All that aside, I am tired of the rather constant knock of death on my door the last few weeks. After we reach a certain age, health discussions and the demise and death of family, relatives, and friends becomes all too common. I participate in a weekly ham radio gathering of those who love music from the 60's. Recently it has become a litany of medical concerns, operations, and illness. Instead of being called the 60's Net, we are joking that maybe we should rename our group the Health Net (and not after the company of the same name). In fact, the fellow who operates as the moderator of the group lost his mother suddenly just last week after a severe stroke.


I have read that one of the signs of maturity is an acceptance of the role of death in our life and the lessening of death anxiety. It is the last stage we all go through when death cannot be denied. From a a psychological perspective that may be true, and I do understand that at some point I will no longer exist on earth. After all, death is the only certainty of life. 


But, acceptance? That is a tough one. I worry that acceptance means the person slips into a maintenance phase, doing little and risking less. It can mean the person begins to pull back so the pain to self and others is supposedly lessened, though I doubt that is true. But, I may very well be very wrong about the entire issue.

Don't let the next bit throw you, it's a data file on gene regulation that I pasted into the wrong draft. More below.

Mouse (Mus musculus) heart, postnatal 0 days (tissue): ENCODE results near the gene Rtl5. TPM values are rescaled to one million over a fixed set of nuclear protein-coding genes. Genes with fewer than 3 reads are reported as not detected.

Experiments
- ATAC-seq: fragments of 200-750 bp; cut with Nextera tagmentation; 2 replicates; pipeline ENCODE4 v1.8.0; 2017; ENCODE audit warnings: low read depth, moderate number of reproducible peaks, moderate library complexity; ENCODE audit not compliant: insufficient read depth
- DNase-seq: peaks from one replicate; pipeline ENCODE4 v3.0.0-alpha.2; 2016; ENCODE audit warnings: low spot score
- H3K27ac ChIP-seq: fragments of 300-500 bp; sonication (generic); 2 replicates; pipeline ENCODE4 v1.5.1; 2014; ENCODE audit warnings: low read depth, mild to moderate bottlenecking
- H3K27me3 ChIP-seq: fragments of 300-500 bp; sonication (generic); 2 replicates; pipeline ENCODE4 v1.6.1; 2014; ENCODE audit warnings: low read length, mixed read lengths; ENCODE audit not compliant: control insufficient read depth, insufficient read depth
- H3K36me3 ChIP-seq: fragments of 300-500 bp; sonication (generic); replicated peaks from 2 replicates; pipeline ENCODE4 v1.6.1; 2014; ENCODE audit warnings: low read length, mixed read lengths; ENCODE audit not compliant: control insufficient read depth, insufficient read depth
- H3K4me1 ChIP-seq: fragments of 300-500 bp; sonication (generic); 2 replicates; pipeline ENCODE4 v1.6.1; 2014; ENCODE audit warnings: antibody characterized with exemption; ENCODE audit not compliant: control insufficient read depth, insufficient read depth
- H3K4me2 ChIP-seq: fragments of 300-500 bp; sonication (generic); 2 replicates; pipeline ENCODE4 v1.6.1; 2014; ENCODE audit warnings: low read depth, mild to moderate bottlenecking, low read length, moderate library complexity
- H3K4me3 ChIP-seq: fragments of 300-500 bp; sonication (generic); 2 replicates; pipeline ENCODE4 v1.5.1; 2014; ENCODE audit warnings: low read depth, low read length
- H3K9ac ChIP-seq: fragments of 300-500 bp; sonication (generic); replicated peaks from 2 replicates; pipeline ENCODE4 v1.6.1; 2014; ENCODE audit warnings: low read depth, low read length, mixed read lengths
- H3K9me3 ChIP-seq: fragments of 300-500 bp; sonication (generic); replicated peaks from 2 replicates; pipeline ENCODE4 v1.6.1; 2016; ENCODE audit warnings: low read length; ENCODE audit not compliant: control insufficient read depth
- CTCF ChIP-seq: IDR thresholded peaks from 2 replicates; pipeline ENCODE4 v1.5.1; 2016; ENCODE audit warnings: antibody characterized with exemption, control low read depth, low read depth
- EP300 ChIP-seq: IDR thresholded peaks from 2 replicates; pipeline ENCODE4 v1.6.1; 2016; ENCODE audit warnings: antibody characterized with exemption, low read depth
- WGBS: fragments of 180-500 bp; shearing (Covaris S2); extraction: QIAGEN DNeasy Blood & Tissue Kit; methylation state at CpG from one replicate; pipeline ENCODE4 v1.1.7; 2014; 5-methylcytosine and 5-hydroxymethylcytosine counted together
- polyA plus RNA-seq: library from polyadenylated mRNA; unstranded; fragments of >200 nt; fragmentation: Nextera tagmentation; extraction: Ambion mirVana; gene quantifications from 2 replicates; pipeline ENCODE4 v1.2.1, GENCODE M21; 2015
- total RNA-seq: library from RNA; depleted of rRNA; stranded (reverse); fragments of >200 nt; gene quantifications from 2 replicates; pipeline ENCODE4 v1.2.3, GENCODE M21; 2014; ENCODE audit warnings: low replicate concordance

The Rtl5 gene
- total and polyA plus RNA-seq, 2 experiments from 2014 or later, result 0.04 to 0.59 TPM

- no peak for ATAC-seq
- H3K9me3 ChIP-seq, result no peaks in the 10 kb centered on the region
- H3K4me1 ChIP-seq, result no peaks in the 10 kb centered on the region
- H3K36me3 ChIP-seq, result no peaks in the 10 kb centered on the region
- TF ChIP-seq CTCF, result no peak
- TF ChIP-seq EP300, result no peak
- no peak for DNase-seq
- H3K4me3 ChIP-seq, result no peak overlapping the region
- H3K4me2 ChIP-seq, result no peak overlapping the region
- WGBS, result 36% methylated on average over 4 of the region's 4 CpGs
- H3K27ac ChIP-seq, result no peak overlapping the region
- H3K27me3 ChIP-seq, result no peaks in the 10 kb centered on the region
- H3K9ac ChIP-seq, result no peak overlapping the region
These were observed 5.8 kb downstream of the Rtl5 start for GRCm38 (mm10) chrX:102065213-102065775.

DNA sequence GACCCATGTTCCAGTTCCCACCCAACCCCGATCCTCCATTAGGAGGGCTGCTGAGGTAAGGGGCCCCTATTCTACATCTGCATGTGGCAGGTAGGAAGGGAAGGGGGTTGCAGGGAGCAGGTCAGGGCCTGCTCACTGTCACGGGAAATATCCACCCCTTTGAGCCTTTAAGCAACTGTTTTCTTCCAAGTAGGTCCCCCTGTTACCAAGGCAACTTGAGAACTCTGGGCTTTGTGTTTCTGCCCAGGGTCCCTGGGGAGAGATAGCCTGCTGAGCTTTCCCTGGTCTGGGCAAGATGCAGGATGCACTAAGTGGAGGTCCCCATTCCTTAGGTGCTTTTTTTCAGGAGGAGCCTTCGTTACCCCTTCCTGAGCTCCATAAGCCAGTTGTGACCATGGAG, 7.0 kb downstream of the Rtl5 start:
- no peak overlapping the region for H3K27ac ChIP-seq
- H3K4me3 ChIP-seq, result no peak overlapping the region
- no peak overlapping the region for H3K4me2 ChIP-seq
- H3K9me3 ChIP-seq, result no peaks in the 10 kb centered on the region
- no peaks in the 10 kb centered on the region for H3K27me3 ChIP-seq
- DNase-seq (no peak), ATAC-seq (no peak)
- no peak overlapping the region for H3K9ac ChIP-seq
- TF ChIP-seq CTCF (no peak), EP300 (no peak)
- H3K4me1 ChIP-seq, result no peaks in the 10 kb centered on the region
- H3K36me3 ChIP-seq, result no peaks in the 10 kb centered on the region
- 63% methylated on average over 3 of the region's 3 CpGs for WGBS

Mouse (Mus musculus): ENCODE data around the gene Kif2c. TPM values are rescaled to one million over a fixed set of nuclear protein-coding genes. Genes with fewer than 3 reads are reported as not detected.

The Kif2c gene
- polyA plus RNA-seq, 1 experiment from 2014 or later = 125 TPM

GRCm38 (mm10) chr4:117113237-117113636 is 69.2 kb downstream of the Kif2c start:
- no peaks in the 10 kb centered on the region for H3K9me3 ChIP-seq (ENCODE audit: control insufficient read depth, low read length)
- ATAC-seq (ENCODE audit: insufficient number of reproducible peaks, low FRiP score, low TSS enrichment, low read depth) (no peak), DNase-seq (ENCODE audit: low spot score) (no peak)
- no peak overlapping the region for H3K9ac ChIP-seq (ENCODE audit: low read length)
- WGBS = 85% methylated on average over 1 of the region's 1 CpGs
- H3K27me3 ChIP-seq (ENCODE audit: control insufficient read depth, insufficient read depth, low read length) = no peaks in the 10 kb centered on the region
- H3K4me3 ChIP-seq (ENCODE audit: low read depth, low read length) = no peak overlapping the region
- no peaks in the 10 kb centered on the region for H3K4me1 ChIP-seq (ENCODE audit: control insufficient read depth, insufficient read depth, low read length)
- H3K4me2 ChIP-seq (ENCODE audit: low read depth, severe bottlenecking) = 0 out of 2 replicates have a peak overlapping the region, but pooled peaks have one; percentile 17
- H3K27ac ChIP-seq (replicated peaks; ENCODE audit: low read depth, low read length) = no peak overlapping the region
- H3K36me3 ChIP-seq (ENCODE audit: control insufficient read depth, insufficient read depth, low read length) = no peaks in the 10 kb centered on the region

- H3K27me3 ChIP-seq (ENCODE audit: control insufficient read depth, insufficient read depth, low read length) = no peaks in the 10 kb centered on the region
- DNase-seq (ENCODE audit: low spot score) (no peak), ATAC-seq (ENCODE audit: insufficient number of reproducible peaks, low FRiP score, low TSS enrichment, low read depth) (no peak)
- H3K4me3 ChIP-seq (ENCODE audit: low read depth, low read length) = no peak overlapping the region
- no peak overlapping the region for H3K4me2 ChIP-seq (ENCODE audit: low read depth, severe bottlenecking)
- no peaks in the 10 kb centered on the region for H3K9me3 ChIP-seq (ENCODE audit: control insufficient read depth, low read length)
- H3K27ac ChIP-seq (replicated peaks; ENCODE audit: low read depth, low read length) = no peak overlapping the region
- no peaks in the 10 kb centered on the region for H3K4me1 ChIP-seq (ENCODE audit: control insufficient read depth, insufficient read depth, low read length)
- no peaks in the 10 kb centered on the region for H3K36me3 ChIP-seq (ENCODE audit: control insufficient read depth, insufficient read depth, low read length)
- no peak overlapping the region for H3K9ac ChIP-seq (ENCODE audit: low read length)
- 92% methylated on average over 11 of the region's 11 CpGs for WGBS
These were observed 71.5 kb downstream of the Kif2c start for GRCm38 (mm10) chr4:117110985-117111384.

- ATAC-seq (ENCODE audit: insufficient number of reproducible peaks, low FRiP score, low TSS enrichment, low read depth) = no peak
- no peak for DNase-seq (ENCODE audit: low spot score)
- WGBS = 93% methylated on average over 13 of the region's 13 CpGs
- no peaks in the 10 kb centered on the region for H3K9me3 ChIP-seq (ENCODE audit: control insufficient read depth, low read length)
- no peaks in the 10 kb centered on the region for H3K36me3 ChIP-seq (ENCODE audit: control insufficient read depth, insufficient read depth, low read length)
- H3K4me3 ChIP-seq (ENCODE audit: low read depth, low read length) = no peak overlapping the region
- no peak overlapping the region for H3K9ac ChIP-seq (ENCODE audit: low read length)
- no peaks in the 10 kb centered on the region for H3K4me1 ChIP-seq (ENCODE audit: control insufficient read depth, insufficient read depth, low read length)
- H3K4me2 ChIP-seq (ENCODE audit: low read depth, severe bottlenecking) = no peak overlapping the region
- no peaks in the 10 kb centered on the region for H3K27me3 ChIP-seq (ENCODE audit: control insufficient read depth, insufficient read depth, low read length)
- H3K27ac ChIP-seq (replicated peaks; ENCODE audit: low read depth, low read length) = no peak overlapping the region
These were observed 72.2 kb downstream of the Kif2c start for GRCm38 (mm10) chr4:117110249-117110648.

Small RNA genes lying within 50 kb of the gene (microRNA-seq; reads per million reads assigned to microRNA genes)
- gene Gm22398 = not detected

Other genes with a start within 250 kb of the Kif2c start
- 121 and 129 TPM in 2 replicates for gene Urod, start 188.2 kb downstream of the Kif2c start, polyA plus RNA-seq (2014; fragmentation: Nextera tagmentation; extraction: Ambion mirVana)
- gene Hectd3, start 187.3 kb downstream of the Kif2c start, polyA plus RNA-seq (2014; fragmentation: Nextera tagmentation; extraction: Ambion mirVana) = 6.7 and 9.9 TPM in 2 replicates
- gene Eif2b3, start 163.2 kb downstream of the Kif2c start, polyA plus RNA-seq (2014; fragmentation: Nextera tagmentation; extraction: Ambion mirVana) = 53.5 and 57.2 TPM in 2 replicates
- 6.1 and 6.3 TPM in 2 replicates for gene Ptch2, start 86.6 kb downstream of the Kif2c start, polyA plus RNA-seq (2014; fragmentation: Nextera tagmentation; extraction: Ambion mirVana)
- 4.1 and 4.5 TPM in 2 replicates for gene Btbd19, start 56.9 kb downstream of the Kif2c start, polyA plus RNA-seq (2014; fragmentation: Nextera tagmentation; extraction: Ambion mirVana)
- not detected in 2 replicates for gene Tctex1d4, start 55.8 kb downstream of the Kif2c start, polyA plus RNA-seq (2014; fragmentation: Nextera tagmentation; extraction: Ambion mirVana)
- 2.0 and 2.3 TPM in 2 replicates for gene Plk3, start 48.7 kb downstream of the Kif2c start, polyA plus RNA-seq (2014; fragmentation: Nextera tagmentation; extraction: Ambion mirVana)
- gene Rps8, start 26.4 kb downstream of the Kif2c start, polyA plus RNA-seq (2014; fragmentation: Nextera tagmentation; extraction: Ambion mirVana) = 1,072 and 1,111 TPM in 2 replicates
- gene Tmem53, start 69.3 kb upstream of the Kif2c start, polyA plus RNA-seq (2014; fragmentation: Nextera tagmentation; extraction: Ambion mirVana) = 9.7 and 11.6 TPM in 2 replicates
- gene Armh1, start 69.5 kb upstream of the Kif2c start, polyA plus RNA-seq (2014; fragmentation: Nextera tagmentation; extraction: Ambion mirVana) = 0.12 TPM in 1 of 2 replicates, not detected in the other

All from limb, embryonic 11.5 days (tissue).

Andrew Kneier wrote a book, "Finding Your Way Through Cancer" on how cancer patients reacted to their impending death with rather consistent attitudes and experiences. They included, gratitude for the number of years the person had lived and for the positive life experiences they had enjoyed, a sense of pride in one's accomplishments or in the inner qualities the person had developed over the years, religious faith or spirituality, and loving and being loved.


I find those responses from people close to death to be immensely uplifting. They show me a new way to understand the state of acceptance. Death remains an uncomfortable thought.  It is not a subject we want to face very often. I have seen, firsthand in the last few weeks, the grief and tears it leaves in its wake.